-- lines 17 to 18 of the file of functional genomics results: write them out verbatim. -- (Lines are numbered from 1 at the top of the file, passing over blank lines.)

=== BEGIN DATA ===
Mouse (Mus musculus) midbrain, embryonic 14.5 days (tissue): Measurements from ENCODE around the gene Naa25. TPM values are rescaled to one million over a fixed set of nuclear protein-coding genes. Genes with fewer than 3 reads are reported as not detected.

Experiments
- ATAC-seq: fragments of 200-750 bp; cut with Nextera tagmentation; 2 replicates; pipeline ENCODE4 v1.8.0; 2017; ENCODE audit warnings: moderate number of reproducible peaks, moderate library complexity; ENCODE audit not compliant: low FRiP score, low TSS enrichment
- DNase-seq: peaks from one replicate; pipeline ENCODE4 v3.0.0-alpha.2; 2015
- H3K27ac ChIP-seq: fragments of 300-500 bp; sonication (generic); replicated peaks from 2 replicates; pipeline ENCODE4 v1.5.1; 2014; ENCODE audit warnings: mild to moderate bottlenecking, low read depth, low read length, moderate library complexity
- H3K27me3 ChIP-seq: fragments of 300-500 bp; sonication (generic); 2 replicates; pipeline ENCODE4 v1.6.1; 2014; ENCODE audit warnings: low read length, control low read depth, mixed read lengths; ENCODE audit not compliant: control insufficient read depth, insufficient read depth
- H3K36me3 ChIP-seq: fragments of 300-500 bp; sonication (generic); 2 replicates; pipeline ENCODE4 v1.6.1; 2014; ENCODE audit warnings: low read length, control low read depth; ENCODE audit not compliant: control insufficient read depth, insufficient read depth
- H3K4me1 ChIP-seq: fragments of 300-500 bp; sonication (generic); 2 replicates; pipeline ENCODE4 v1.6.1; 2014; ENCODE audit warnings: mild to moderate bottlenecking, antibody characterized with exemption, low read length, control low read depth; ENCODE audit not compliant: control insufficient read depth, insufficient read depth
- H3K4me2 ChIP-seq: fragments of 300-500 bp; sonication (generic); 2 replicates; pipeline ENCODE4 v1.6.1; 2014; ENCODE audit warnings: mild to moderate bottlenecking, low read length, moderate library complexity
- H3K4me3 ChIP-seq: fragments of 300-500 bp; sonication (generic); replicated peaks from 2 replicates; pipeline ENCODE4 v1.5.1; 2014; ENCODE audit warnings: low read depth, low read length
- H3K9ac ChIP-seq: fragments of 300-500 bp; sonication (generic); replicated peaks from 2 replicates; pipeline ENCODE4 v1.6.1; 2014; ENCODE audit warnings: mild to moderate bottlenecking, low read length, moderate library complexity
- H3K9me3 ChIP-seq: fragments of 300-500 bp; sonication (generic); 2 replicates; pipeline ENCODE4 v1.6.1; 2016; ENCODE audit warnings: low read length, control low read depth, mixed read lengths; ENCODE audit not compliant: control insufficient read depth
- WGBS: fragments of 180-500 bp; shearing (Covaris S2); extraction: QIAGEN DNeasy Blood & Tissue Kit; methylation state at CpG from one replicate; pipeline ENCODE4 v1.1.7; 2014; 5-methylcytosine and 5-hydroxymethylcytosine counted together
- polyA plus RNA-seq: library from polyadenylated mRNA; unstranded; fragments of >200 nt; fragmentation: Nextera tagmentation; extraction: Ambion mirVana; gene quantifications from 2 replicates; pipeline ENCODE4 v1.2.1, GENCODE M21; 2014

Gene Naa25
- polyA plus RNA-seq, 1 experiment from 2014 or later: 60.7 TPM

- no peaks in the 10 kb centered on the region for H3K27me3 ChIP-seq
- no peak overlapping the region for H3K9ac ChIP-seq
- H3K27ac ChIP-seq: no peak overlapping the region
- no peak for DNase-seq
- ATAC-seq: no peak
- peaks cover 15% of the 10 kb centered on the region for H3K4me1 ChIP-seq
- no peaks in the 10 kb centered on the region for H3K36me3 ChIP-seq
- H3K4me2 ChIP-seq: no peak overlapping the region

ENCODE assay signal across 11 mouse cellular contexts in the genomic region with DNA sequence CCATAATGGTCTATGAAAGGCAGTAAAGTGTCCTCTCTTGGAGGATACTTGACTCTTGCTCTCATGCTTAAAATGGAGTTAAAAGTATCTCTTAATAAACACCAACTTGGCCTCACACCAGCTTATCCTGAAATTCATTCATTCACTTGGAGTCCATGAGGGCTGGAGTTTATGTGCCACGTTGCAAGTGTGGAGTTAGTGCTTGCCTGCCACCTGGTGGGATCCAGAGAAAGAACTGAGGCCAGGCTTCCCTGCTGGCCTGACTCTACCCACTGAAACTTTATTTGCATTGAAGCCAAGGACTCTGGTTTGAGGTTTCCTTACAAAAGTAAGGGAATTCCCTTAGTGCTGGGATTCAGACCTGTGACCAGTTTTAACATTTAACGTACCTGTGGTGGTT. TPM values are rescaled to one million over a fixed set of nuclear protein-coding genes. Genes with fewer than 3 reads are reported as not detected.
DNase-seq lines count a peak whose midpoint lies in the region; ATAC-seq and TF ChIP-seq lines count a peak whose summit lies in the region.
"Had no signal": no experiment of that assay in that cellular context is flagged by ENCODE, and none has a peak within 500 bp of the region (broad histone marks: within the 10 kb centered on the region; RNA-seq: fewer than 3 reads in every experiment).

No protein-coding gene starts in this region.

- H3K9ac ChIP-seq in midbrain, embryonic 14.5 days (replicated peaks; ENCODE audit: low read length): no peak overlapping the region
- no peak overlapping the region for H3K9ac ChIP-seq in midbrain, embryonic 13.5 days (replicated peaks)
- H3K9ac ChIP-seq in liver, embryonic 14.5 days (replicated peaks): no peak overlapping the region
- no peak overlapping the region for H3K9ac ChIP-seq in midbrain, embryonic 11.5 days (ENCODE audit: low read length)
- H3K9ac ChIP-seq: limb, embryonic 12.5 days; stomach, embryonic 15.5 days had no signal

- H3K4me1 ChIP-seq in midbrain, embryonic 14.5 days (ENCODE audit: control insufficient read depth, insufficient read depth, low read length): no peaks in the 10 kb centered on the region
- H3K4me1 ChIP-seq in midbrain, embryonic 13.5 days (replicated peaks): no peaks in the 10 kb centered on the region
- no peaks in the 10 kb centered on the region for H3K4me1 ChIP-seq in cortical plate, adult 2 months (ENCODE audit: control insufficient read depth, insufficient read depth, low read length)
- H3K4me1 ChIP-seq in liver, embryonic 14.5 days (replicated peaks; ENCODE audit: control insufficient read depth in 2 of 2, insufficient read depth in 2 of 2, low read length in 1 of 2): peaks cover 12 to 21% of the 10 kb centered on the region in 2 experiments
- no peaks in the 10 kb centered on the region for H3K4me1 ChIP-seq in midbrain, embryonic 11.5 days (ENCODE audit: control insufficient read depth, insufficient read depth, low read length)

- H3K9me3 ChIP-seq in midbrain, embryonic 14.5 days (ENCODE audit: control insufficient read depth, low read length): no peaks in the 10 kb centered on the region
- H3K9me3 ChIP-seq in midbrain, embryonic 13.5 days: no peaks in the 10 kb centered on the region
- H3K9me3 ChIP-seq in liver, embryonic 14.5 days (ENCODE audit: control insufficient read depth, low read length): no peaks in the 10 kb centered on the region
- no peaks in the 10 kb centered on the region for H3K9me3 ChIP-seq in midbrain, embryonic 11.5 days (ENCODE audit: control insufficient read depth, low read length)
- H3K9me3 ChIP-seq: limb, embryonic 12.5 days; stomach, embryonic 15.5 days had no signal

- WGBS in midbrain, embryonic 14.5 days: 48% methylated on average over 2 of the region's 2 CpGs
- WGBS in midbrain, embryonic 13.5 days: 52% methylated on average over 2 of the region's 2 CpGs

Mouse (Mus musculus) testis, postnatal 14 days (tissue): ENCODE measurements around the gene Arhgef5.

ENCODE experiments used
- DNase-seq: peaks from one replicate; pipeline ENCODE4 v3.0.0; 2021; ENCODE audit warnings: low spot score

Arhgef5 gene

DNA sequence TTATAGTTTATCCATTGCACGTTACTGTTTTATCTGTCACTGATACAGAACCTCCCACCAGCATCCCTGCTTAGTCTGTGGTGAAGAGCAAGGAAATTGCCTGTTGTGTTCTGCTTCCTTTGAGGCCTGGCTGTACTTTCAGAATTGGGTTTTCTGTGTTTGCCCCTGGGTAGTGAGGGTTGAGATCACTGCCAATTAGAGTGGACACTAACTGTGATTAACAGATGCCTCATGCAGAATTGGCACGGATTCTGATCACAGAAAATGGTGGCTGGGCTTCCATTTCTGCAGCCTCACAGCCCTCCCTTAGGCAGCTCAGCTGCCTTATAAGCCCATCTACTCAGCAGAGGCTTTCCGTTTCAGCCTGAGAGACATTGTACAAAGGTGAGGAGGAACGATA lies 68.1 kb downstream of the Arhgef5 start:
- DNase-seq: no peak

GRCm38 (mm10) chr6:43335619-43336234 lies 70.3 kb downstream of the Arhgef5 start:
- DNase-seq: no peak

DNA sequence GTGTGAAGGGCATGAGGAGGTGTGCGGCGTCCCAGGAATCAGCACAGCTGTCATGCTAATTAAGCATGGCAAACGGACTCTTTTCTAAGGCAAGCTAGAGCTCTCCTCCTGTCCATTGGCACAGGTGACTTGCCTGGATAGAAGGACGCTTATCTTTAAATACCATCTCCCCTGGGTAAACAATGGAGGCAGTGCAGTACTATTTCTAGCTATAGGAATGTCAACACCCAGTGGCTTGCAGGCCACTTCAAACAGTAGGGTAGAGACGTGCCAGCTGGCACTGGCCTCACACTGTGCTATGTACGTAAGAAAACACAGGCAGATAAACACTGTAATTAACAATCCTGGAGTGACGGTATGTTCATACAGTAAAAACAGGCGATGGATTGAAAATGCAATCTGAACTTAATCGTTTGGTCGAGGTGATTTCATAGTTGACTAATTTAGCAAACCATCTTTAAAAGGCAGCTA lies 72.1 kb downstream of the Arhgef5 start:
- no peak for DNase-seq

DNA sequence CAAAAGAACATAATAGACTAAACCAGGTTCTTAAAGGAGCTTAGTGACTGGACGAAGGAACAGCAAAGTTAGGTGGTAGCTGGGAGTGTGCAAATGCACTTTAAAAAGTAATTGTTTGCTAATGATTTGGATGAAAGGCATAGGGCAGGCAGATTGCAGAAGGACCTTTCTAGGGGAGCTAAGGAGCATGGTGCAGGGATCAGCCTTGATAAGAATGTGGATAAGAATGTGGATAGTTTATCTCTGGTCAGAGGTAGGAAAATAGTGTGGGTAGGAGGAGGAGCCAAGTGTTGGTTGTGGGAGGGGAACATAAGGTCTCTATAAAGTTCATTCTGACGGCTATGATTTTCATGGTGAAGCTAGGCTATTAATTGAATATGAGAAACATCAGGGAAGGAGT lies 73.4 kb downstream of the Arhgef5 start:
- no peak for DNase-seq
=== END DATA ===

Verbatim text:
- no peaks in the 10 kb centered on the region for H3K27me3 ChIP-seq
- no peak overlapping the region for H3K9ac ChIP-seq